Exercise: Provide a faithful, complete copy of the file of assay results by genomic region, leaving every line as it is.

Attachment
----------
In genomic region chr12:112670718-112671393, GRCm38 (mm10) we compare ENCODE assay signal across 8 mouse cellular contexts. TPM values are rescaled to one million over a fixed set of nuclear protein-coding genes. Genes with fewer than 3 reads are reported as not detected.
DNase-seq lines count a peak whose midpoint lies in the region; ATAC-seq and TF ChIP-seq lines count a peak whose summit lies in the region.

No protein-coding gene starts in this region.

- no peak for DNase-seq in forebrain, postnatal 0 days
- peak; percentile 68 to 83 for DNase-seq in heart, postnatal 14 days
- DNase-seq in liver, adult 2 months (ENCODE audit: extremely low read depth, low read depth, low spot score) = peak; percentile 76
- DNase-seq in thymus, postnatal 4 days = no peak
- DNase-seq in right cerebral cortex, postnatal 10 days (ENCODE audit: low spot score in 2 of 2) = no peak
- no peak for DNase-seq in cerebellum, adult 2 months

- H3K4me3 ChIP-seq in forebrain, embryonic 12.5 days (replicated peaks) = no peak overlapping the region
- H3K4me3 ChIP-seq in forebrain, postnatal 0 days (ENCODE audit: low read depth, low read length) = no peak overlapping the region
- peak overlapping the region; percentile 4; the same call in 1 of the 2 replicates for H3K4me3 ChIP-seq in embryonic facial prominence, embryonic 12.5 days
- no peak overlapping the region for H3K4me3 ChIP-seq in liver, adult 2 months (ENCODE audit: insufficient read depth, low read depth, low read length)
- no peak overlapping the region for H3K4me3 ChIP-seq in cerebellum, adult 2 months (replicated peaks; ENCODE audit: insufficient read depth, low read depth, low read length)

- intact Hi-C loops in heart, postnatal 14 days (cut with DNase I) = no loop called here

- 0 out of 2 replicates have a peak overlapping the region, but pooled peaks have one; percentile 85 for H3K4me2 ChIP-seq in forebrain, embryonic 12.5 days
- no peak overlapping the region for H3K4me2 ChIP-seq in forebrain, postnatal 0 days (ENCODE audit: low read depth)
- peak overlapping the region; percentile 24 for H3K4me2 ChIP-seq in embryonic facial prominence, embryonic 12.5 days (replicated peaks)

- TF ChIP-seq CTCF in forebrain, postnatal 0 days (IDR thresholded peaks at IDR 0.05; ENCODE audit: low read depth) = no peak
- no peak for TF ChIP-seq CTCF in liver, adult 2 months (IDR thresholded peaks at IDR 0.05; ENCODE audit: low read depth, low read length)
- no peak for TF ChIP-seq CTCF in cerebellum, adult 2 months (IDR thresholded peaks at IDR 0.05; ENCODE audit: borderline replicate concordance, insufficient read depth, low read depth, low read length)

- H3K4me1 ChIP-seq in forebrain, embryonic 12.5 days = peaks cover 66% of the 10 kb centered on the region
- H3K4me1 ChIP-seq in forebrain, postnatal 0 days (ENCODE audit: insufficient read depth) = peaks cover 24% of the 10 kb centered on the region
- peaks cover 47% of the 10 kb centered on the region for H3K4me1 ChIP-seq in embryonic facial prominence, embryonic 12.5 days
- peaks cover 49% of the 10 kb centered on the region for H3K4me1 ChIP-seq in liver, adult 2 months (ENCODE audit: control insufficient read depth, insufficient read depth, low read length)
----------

In genomic region chr12:112670718-112671393, GRCm38 (mm10) we compare ENCODE assay signal across 8 mouse cellular contexts. TPM values are rescaled to one million over a fixed set of nuclear protein-coding genes. Genes with fewer than 3 reads are reported as not detected.
DNase-seq lines count a peak whose midpoint lies in the region; ATAC-seq and TF ChIP-seq lines count a peak whose summit lies in the region.

No protein-coding gene starts in this region.

- no peak for DNase-seq in forebrain, postnatal 0 days
- peak; percentile 68 to 83 for DNase-seq in heart, postnatal 14 days
- DNase-seq in liver, adult 2 months (ENCODE audit: extremely low read depth, low read depth, low spot score) = peak; percentile 76
- DNase-seq in thymus, postnatal 4 days = no peak
- DNase-seq in right cerebral cortex, postnatal 10 days (ENCODE audit: low spot score in 2 of 2) = no peak
- no peak for DNase-seq in cerebellum, adult 2 months

- H3K4me3 ChIP-seq in forebrain, embryonic 12.5 days (replicated peaks) = no peak overlapping the region
- H3K4me3 ChIP-seq in forebrain, postnatal 0 days (ENCODE audit: low read depth, low read length) = no peak overlapping the region
- peak overlapping the region; percentile 4; the same call in 1 of the 2 replicates for H3K4me3 ChIP-seq in embryonic facial prominence, embryonic 12.5 days
- no peak overlapping the region for H3K4me3 ChIP-seq in liver, adult 2 months (ENCODE audit: insufficient read depth, low read depth, low read length)
- no peak overlapping the region for H3K4me3 ChIP-seq in cerebellum, adult 2 months (replicated peaks; ENCODE audit: insufficient read depth, low read depth, low read length)

- intact Hi-C loops in heart, postnatal 14 days (cut with DNase I) = no loop called here

- 0 out of 2 replicates have a peak overlapping the region, but pooled peaks have one; percentile 85 for H3K4me2 ChIP-seq in forebrain, embryonic 12.5 days
- no peak overlapping the region for H3K4me2 ChIP-seq in forebrain, postnatal 0 days (ENCODE audit: low read depth)
- peak overlapping the region; percentile 24 for H3K4me2 ChIP-seq in embryonic facial prominence, embryonic 12.5 days (replicated peaks)

- TF ChIP-seq CTCF in forebrain, postnatal 0 days (IDR thresholded peaks at IDR 0.05; ENCODE audit: low read depth) = no peak
- no peak for TF ChIP-seq CTCF in liver, adult 2 months (IDR thresholded peaks at IDR 0.05; ENCODE audit: low read depth, low read length)
- no peak for TF ChIP-seq CTCF in cerebellum, adult 2 months (IDR thresholded peaks at IDR 0.05; ENCODE audit: borderline replicate concordance, insufficient read depth, low read depth, low read length)

- H3K4me1 ChIP-seq in forebrain, embryonic 12.5 days = peaks cover 66% of the 10 kb centered on the region
- H3K4me1 ChIP-seq in forebrain, postnatal 0 days (ENCODE audit: insufficient read depth) = peaks cover 24% of the 10 kb centered on the region
- peaks cover 47% of the 10 kb centered on the region for H3K4me1 ChIP-seq in embryonic facial prominence, embryonic 12.5 days
- peaks cover 49% of the 10 kb centered on the region for H3K4me1 ChIP-seq in liver, adult 2 months (ENCODE audit: control insufficient read depth, insufficient read depth, low read length)